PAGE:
Culture Wars/Current Controversies

The Culture War Between the States

By Steven Malanga City Journal

For decades, states have competed with one another for businesses by touting local economic advantages in areas like taxation, development incentives, workforce quality, and regulatory policy. Occasionally, states would also pitch themselves to firms on more general principles like quality of life and public investment in schools and infrastructure. Now the battle for jobs and for wealthier residents has taken a new turn, reflecting the increasingly intense cultural wars playing out in America. Facing a steadily more difficult economic battlefield, governors of Democratic-led states are pitching businesses based on social issues: access to abortion, transgender rights, and voting laws. Blue-state officials are hoping to lure firms that object to red-state legislation restricting abortion, revising voting practices, or banning biological males from competing in female athletics. The stakes are high because business and residential migratory patterns, and the economic gains that go with them, have shifted massively toward Republican-led states in post-pandemic America.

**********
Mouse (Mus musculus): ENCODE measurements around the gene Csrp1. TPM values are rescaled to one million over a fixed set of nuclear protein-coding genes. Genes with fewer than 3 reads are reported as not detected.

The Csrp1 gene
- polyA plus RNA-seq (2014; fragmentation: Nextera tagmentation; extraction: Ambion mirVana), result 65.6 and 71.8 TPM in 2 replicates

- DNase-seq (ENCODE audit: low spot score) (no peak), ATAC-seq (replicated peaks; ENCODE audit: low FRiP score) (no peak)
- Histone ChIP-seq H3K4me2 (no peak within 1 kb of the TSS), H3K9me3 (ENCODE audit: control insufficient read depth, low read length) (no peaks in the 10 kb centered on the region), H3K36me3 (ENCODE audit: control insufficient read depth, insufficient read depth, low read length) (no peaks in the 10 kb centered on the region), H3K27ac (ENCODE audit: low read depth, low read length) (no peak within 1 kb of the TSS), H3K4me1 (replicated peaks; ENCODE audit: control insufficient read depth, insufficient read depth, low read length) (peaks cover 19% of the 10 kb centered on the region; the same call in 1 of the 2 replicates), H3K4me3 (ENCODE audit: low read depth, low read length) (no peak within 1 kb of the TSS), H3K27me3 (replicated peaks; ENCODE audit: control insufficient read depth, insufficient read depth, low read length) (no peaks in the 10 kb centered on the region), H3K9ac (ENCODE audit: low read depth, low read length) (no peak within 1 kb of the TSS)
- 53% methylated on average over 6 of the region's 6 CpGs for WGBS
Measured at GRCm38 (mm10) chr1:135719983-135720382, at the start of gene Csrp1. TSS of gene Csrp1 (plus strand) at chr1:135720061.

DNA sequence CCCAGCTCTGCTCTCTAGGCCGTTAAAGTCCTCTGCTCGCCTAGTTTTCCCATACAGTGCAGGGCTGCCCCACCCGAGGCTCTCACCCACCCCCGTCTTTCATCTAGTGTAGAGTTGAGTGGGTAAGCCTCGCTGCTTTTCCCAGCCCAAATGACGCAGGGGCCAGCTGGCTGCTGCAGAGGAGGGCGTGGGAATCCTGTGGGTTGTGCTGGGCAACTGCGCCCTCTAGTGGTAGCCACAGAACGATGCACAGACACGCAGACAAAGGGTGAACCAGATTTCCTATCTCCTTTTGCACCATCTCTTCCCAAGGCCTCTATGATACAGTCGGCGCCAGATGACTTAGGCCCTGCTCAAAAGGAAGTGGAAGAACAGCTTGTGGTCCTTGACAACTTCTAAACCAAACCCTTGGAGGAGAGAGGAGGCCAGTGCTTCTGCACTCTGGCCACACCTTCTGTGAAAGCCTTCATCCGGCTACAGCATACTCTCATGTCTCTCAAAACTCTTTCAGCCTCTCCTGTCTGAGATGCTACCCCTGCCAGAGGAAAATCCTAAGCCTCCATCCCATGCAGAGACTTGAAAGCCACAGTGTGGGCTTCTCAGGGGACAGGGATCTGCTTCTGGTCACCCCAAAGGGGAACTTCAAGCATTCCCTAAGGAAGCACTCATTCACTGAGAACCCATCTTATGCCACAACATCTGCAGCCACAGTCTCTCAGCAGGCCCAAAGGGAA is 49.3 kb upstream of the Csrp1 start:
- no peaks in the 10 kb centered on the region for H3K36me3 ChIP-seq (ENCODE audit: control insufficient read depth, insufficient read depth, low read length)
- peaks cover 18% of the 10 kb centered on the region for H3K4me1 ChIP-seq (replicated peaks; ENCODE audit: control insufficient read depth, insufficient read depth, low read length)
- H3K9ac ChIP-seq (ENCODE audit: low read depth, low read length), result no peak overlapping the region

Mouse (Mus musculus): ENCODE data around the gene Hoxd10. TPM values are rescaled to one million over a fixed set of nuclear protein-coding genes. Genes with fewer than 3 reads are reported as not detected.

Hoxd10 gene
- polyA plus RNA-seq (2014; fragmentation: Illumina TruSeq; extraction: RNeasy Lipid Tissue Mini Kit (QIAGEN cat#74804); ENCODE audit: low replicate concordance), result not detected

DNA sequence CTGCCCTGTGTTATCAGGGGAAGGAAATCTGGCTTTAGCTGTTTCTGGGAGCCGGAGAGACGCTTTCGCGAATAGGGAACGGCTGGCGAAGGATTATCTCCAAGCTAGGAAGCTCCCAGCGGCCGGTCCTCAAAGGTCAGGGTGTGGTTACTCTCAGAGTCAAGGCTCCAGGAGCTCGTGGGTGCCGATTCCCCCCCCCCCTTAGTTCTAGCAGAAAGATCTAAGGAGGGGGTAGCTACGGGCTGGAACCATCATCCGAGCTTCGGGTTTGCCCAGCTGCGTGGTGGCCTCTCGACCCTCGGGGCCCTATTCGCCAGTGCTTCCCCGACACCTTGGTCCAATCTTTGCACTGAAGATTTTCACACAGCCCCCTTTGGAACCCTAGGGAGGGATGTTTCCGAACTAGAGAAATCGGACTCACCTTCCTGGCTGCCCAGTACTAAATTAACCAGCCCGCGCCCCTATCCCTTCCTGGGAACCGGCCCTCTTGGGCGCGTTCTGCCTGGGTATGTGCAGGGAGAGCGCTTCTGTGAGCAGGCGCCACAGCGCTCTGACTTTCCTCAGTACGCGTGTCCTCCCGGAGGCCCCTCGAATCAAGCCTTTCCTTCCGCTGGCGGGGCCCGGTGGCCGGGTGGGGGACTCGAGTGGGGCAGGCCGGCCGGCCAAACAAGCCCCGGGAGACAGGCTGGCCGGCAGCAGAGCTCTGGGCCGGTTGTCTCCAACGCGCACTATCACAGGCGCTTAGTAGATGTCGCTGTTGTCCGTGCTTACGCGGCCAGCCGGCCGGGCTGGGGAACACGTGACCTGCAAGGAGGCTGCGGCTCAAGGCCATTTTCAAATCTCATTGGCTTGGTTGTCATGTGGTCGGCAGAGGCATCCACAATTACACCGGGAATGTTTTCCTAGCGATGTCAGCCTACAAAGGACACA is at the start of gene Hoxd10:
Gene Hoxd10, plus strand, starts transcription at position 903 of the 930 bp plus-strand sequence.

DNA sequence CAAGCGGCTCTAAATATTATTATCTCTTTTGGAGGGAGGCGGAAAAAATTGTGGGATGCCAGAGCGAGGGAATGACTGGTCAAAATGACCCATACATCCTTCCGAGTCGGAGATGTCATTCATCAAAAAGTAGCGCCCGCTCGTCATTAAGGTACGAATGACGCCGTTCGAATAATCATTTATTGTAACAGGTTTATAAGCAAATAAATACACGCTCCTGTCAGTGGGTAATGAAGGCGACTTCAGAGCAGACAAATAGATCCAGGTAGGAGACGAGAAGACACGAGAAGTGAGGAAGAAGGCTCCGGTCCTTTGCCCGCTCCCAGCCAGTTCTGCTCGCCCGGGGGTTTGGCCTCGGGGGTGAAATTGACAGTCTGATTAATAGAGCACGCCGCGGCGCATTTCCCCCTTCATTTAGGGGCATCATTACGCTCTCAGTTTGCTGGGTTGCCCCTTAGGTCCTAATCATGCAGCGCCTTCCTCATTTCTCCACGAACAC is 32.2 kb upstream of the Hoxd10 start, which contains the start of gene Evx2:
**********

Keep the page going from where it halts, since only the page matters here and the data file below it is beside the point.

California governor Gavin Newsom, who has said in the past that his state is forging a new model for “what America is going to look like,” has summed up the new Democratic approach. In a provocative and controversial video ad that ran on social media and on TV stations over the Fourth of July weekend, Newsom attacked Florida’s policies on everything from abortion laws to school-curriculum legislation that limits what young students can be taught on gender. “Freedom is under attack by Republican leaders in states like Florida. Banning books. Restricting speech. Making it harder to vote. Criminalizing women and doctors,” the ad said. “I urge all of you to join us in California, where we still believe in freedom. Freedom of speech. Freedom to choose.” The ad amplified a message that Newsom sent to businesses that have left California in recent years, heading to Republican states. “Some businesses may have left, come on back. It’s a point of pride that we welcome you back, we want to celebrate that we have you back,” Newsom said.

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